Monday, February 14, 2011

Some Brief Thoughts on 'Gnomeo and Juliet'

This past weekend I saw Gnomeo and Juliet. It's a film from the defunct banner under Disney, Miramax. Any of you who frequent Disney, etc. would know after one look at the trailer that it's the type of film I tend to avoid and, frankly, smack talk on a regular basis--it's filled with pop culture references, motormouth sidekicks, and just about every other gimmick in the book that takes away from what's important: story. However, even with those faults, I found the movie very witty, the characters very entertaining, and the entire thing a joy to watch.

I think the reason that I liked it so much in lieu of the gimmickry is that it is a retelling of Romeo and Juliet, and therefore you aren't really looking for a story as you watch it. I know this is utterly contrary to everything else I have ever preached on the blog before, but it's true--since I know the plot of Romeo and Juliet and know exactly what will happen next, I am not looking for a story, and therefore the empty gimmicks were not a distraction, since there was nothing for them to distract from. In fact, the gimmicks were quite welcome--think of the film as more of a basic retelling of a Shakespearean tale as the backdrop for countless jokes, musical numbers, and hilarious characters. This was less of an actual movie and more of a circus, if you will--you don't watch it for the plot or emotional value, but for the sheer spectacle and great humor. Something like Shrek 3 (or 4 or 5 or whatever-the-heck number they're on now) falls flat because it's a "circus" that's trying to tell a story; while it has clever gimmicks and funny jokes, these are strewn across an attempt at a plot, which is meant to create emotional reaction in the audience. When this plot and the "circus-ness" mix inside the viewer's head, what results is a muddled mess of confusion and disappointment. The creators of Gnomeo and Juliet cleverly stepped around this problem by simply ignoring the plot aspect and replacing it with a well-known and purposefully predictable story.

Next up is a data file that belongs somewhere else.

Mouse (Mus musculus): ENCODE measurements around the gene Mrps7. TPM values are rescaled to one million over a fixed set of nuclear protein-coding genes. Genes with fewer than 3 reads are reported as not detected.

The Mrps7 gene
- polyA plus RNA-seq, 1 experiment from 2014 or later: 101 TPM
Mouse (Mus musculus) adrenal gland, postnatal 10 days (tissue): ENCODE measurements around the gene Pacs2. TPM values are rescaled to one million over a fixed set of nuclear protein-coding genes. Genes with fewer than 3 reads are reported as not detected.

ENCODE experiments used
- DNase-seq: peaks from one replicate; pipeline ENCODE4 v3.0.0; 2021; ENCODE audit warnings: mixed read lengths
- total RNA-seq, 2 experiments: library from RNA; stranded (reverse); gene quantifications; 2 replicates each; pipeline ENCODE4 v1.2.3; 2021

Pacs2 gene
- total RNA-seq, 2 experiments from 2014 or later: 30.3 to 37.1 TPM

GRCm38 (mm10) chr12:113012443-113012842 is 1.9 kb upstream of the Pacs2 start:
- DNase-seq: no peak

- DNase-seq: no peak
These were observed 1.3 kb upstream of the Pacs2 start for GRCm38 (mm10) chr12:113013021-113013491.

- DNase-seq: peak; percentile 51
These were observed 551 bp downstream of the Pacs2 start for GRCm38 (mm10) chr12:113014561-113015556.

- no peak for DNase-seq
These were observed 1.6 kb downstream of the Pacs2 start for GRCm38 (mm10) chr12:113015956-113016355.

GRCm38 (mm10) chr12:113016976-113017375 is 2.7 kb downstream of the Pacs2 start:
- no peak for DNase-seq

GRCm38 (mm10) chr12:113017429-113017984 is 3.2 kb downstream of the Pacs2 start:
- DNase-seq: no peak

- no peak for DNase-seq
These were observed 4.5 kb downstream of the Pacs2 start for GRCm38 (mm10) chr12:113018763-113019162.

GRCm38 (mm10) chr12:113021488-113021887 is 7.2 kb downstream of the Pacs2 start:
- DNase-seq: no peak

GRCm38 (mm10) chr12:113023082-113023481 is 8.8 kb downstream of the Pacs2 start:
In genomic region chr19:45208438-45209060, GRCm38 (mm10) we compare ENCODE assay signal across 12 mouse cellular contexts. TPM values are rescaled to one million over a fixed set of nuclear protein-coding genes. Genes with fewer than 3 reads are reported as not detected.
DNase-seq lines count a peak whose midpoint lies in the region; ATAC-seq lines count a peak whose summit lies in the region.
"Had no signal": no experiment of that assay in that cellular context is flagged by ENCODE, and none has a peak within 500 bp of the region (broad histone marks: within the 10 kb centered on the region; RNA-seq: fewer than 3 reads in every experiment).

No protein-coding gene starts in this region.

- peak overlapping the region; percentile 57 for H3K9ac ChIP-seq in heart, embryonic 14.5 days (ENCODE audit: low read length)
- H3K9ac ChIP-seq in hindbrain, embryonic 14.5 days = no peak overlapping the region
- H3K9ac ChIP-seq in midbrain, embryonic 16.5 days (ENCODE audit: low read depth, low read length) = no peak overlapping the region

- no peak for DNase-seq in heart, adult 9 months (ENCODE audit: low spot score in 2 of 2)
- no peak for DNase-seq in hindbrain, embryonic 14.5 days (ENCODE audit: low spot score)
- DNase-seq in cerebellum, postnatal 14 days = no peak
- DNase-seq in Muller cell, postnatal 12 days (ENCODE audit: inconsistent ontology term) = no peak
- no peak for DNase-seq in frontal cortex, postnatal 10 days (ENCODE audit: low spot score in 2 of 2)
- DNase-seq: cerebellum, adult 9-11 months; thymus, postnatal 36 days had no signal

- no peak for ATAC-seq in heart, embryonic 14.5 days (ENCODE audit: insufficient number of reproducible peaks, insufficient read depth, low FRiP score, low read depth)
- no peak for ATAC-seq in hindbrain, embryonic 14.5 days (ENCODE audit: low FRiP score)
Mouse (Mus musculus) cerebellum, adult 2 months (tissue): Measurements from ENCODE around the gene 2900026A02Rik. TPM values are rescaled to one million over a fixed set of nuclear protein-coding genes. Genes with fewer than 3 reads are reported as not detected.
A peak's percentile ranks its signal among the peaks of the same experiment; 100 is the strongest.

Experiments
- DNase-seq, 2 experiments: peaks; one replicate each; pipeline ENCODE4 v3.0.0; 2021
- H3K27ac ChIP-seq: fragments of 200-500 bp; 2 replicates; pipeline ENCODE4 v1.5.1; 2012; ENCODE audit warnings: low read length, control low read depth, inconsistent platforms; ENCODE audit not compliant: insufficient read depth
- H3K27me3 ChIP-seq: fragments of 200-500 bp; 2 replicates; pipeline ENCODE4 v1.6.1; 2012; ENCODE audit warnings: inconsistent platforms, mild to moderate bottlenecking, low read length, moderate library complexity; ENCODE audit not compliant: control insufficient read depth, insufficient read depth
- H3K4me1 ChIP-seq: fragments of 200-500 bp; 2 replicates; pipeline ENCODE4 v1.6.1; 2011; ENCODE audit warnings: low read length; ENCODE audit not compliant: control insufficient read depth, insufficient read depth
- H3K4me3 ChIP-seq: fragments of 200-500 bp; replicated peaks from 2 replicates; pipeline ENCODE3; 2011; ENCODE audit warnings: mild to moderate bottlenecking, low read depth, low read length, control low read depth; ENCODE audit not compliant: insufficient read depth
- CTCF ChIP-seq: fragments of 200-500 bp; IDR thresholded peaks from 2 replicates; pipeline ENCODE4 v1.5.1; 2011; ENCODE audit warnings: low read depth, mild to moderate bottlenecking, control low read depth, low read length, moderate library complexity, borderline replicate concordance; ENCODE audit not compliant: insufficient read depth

So, I think that's the main reason I enjoyed Gnomeo and Juliet despite its constant gimmicks. Besides, the gimmicks were really funny. There were several characters, such as the rubber garden frog, a plastic Hispanic flamingo, and a small, angry reindeer that were very unique and funny and great to watch. Also, there were numerous Shakespeare references throughout the film that I most certainly appreciated, such as a moving truck which read "Rosencrantz and Guildenstern Moving Company," a glue bottle labeled "The Taming of the Glue," and neighbor apartments with the addresses "2B" and "Not 2B". It was filled with back-to-back jokes, and I laughed out loud more times during that film than I have since Toy Story 3 . . . and that's a lot.

I am a huge Elton John fan, so I was ecstatic when I found out that the entire soundtrack was Elton John songs and the score was based on his works. The integration of the songs was great, and I especially loved it when they replaced the lyrics with garden gnome-related terms and it was sung by the characters themselves. Elton should be proud. Great stuff.

Needless to say, Gnomeo and Juliet is worth seeing. While it lacks a plot, it is funny with great characters and an Elton John soundtrack to boot. It won't be winning any Oscars or getting any raving reviews from the stuck-up critics or even a decent standing at the box office, but if you can manage to shut your brain off for a few hours and just let yourself be entertained, I don't think you'll be disappointed.

7 out of 10.

(Oh, and you'll enjoy the film much, much more if you read the play Romeo and Juliet by Shakespeare before seeing it. There are many little inside jokes and nods to the play that are really cool and quite hysterical.)

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